Archive

Tag Archives: Guido Mantega

QE – IT’S NO JOKE
A Western central banker is ordering a pizza over the telephone.
“Should I cut your pizza cut into six slices or eight slices, sir?” asks the youthful restaurant staffer.
The central banker pauses and scratches his chin. “Hmmm, now let me see,” he says slowly, weighing every word.

“I’m feeling hungry tonight … so cut my pizza into eight slices, please”.
The central banker then pauses again, asks for a moment and then gives his final instruction.
“Actually, I really am quite famished. Could you slice it into ten?”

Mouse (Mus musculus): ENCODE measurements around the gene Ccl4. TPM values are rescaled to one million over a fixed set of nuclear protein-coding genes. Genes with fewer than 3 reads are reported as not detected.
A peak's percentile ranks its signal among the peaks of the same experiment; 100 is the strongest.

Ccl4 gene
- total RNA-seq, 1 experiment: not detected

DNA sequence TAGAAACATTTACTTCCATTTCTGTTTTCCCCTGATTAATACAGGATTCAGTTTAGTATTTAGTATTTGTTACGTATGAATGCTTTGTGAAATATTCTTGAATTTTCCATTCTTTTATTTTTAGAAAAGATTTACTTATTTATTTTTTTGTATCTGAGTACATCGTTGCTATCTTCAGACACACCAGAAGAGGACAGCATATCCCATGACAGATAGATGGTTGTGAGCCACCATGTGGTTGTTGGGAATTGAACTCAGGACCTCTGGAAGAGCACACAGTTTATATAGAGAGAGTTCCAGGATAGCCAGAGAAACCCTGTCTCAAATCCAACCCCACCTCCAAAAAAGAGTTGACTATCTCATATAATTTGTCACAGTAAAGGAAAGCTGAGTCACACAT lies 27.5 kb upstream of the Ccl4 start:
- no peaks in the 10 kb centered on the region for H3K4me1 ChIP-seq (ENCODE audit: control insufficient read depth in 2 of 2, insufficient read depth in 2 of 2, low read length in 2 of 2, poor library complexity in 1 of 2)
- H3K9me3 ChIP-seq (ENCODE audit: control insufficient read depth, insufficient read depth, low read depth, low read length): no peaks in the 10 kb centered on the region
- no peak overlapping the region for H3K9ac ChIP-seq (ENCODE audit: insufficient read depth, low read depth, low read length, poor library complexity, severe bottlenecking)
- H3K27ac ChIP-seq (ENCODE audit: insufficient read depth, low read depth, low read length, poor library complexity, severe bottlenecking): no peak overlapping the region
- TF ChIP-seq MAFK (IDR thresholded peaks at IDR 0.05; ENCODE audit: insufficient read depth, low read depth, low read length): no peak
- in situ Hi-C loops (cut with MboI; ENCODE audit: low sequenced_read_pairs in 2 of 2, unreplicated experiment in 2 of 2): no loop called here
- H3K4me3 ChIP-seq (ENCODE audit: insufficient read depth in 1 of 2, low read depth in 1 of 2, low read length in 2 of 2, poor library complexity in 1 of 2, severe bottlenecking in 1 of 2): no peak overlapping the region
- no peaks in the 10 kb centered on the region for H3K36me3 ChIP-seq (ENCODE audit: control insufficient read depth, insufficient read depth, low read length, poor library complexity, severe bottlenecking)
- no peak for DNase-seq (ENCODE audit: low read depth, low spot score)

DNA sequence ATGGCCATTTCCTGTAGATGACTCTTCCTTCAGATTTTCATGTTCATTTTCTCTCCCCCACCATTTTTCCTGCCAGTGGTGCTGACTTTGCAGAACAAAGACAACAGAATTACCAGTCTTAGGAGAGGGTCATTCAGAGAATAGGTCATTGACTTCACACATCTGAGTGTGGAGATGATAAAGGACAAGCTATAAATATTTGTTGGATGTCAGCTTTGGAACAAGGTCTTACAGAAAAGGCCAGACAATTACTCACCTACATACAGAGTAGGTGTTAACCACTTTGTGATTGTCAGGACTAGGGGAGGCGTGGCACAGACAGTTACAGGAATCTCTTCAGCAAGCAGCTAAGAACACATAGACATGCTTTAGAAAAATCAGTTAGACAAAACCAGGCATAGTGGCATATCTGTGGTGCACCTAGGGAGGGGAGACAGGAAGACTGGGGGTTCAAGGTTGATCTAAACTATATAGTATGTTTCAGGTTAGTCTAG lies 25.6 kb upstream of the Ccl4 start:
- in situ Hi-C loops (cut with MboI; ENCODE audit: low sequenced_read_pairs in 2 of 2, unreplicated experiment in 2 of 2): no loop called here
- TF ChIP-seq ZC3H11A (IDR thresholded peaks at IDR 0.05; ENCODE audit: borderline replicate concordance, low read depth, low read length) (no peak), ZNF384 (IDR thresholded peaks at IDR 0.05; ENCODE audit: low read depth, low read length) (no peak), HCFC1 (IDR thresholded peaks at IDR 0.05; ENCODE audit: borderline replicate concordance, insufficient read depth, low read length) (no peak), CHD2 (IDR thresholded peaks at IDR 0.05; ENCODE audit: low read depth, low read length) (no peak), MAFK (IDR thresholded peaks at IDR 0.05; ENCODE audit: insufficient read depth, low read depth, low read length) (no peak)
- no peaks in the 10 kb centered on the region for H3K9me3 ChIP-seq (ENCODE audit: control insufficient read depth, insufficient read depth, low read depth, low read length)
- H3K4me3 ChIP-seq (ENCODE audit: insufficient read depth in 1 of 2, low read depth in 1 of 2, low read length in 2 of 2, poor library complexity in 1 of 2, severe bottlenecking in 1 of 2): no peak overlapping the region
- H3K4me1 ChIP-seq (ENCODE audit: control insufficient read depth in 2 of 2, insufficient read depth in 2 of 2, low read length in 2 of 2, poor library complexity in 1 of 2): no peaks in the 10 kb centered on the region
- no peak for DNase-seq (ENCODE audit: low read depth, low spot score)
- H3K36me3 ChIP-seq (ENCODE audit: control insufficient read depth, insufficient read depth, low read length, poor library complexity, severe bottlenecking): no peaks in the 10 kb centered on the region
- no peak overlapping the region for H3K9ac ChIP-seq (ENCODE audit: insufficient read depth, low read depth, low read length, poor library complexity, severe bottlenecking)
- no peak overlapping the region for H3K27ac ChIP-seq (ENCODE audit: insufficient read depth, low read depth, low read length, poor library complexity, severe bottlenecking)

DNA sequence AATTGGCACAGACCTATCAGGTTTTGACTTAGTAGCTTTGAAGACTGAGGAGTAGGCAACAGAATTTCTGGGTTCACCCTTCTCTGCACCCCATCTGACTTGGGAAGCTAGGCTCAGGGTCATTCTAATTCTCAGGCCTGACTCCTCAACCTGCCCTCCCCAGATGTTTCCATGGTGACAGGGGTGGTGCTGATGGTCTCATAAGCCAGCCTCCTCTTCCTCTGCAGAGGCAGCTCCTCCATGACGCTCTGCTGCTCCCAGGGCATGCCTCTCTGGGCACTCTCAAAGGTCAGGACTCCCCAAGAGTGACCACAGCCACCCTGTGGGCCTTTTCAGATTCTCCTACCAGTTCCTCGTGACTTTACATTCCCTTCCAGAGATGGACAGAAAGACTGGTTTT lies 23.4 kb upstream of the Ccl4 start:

Read More

In September 2010, Brazilian Finance Minister Guido Mantega pointed his rhetorical finger at the United States and accused the world’s largest economy of conducting a “currency war”. Suggesting that emerging markets were being unfairly squeezed by a falling dollar, which makes US exports more competitive, Mantega lit the touch paper on a controversy that won’t go away.

For now, “currency wars” are a relatively arcane debate limited to foreign exchange specialists and diplomats. But this issue has already adversely affected hundreds of millions of people who consider themselves largely immune to the vicissitudes of international markets, not least in the UK. History shows, also, such currency disputes can escalate from rhetorical spats into disastrously counter-productive economic conflict.
Read More